Today’s Courier Herald Column
Shell games, in their purest form, are known to be a hustle. Anyone playing is a rube or an easy mark. Those operating the shell game know that they will win via trickery, sleight of hand, or diversion. The process can be interesting to watch as a bystander, if only to wonder what makes the participant think that he will be the one that somehow defeats a time honored game where the operator, some other participants, and even spectators are “in” on the fix.
When one is forced to participate, however, the entertainment value is lost. It becomes no longer a game but an exercise in abuse of power. The game is merely a charade to make you feel better about money that is about to be taken under false pretenses. You are at least expected to appreciate the effort contributed into providing you a good show in the process.
The State Senate on Monday told Georgians that they will continue to lie to them, and that taxpayers will continue to like it. The time honored shell game of Georgia’s budgeting process will continue, as it serves incumbents well. Most, after all, have signed pledges not to raise taxes. Fees, on the other hand, are fair game.
Republicans learned early on in their majority in the legislature that it would be impossible to pass any tax increases. Yet the wants and needs of a growing population and more importantly, the projects of the well connected require revenue, usually quantified as “more”. While standing resolute against tax increases, legislators have been quite open to the idea of increasing “user fees”, arguing that they represent the cost of a government service being provided. Fees – and fee increases – are quite popular under the Gold Dome these days.
The legislature finds it equally popular to divert the fees collected from their intended uses to spend on pet projects. In Georgia, money not specifically allocated in the constitution is put into the General Fund. Regardless of any stated reason why monies are collected, it is the General Assembly and the Governor who decide how the money is spent.
Problems caused by fee diversion are not new. In 2009, the AJC documented that $15 Million of fees collected to support local 911 centers were retained by the state and spent elsewhere. Local governments lost out on at least $1 Million of federal matching funds because of the missing money, and were stuck with antiquated 911 facilities.
It was but one of many fees being diverted to plug holes in the state budget. Ben Harbin, then chairman of the House Appropriations Committee, said of local governments concerns “I know people are upset about it, but it’s not worth raising taxes over” and “We have to balance our budget”. Local governments who were due funds, also having the responsibility to balance budgets, were unimpressed yet remained a loser in the budgetary shell game.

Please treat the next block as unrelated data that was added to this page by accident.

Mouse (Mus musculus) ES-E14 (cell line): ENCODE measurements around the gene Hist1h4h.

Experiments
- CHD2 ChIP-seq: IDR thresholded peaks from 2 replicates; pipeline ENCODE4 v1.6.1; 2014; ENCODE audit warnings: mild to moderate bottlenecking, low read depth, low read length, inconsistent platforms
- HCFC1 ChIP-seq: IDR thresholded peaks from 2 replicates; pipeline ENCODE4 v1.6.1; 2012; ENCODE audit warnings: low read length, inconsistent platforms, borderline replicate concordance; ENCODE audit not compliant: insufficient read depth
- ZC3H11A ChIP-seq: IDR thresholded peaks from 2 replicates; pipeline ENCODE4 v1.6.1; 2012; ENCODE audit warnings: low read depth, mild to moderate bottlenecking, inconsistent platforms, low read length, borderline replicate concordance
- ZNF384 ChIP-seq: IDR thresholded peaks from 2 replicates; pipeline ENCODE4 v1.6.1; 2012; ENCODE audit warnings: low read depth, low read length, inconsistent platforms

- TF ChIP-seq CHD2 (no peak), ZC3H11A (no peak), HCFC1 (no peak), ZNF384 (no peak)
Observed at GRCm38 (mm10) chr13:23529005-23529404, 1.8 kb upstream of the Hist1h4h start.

Representative Jay Powell of Camilla introduced HB 811 in an attempt to restore some level of integrity to the fee process. The bill would automatically reduce fees if audits find that the funds generated exceed monies appropriated for their stated purposes. While the measure was able to pass the House, the Senate effectively gutted the bill on Monday, adding language that effectively makes the bill meaningless.
Unapologetic, Rules Committee Chairman Don Balfour boasted to the AJC that “We’ve been doing this for 20 years, and I still keep getting re-elected.” That’s political speak for “we will continue to lie to you, the voters and the taxpayers, and you will continue to like it.”
Balfour’s unique position has been detailed here before. As Rules Chair, it is virtually impossible to get any legislation through the Senate without his specific approval. Thus, he can command sizable donations from lobbyists toward his re-election efforts. He can pay for a luxury mid-town Atlanta condo out of campaign funds while claiming mileage and per diem from taxpayers for traveling another 30 miles home to Gwinnett County every day the legislature is in session – plus an additional 100 more – without being challenged or questioned by his peers. And he sits on a campaign warchest that makes any challenger ready to take him on face the prospect of needed a half million dollars or more to try and win a $17,000 per year job.
Don Balfour’s “screw you” attitude to his own constituents and the rest of Georgia is a new high water mark in Georgia political arrogance. Then again, he would probably argue that it ain’t arrogance if he can back it up. His continued support from the Senate Republican Caucus and his constituents is evidence of that.
Further disappointing is that leadership of Georgia’s Tea Party Patriots live in Balfour’s Gwinnett County. He is a walking poster child for what the TEA Party claims to want to reform, yet he is also an elected Republican. As the TEA Party has morphed into a wing of the Republican Party, the desire to challenge powerful incumbents seems to have diminished.
Barring fellow Senators growing a spine or the TEA Party organizing and focusing their sizable resources, Balfour’s statement is likely to remain true. He will keep being re-elected, and Georgia’s leaders will continue to charge us fees and then spend the money as they like.
And we will be told we like it. Because we will continue to re-elect them.